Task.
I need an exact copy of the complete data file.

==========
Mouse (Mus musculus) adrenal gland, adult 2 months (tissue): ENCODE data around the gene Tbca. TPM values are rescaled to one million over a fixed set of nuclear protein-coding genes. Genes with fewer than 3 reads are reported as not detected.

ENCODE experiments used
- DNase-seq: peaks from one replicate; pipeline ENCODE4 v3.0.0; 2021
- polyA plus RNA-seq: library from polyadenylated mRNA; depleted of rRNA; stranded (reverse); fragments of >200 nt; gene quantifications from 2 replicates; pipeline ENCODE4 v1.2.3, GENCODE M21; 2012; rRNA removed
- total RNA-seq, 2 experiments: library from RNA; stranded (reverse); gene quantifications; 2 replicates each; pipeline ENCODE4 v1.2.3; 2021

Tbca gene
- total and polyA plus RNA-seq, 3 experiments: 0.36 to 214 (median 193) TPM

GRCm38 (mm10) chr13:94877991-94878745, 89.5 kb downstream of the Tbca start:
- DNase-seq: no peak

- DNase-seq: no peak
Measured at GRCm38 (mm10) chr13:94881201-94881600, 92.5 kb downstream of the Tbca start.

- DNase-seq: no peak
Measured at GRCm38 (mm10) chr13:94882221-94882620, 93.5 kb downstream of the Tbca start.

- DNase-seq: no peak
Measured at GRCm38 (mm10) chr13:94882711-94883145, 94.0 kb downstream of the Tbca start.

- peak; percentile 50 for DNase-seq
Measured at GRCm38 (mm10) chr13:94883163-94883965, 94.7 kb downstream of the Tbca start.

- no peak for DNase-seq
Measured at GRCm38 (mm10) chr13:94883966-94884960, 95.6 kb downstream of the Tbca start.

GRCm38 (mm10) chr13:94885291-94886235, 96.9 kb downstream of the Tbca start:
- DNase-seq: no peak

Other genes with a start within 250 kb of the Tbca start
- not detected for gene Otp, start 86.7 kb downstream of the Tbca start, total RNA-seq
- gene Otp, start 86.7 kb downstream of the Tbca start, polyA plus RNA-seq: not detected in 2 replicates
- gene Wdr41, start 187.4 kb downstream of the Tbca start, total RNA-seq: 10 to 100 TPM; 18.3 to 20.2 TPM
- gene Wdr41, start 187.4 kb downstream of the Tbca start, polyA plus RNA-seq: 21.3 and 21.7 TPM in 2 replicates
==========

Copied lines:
Mouse (Mus musculus) adrenal gland, adult 2 months (tissue): ENCODE data around the gene Tbca. TPM values are rescaled to one million over a fixed set of nuclear protein-coding genes. Genes with fewer than 3 reads are reported as not detected.

ENCODE experiments used
- DNase-seq: peaks from one replicate; pipeline ENCODE4 v3.0.0; 2021
- polyA plus RNA-seq: library from polyadenylated mRNA; depleted of rRNA; stranded (reverse); fragments of >200 nt; gene quantifications from 2 replicates; pipeline ENCODE4 v1.2.3, GENCODE M21; 2012; rRNA removed
- total RNA-seq, 2 experiments: library from RNA; stranded (reverse); gene quantifications; 2 replicates each; pipeline ENCODE4 v1.2.3; 2021

Tbca gene
- total and polyA plus RNA-seq, 3 experiments: 0.36 to 214 (median 193) TPM

GRCm38 (mm10) chr13:94877991-94878745, 89.5 kb downstream of the Tbca start:
- DNase-seq: no peak

- DNase-seq: no peak
Measured at GRCm38 (mm10) chr13:94881201-94881600, 92.5 kb downstream of the Tbca start.

- DNase-seq: no peak
Measured at GRCm38 (mm10) chr13:94882221-94882620, 93.5 kb downstream of the Tbca start.

- DNase-seq: no peak
Measured at GRCm38 (mm10) chr13:94882711-94883145, 94.0 kb downstream of the Tbca start.

- peak; percentile 50 for DNase-seq
Measured at GRCm38 (mm10) chr13:94883163-94883965, 94.7 kb downstream of the Tbca start.

- no peak for DNase-seq
Measured at GRCm38 (mm10) chr13:94883966-94884960, 95.6 kb downstream of the Tbca start.

GRCm38 (mm10) chr13:94885291-94886235, 96.9 kb downstream of the Tbca start:
- DNase-seq: no peak

Other genes with a start within 250 kb of the Tbca start
- not detected for gene Otp, start 86.7 kb downstream of the Tbca start, total RNA-seq
- gene Otp, start 86.7 kb downstream of the Tbca start, polyA plus RNA-seq: not detected in 2 replicates
- gene Wdr41, start 187.4 kb downstream of the Tbca start, total RNA-seq: 10 to 100 TPM; 18.3 to 20.2 TPM
- gene Wdr41, start 187.4 kb downstream of the Tbca start, polyA plus RNA-seq: 21.3 and 21.7 TPM in 2 replicates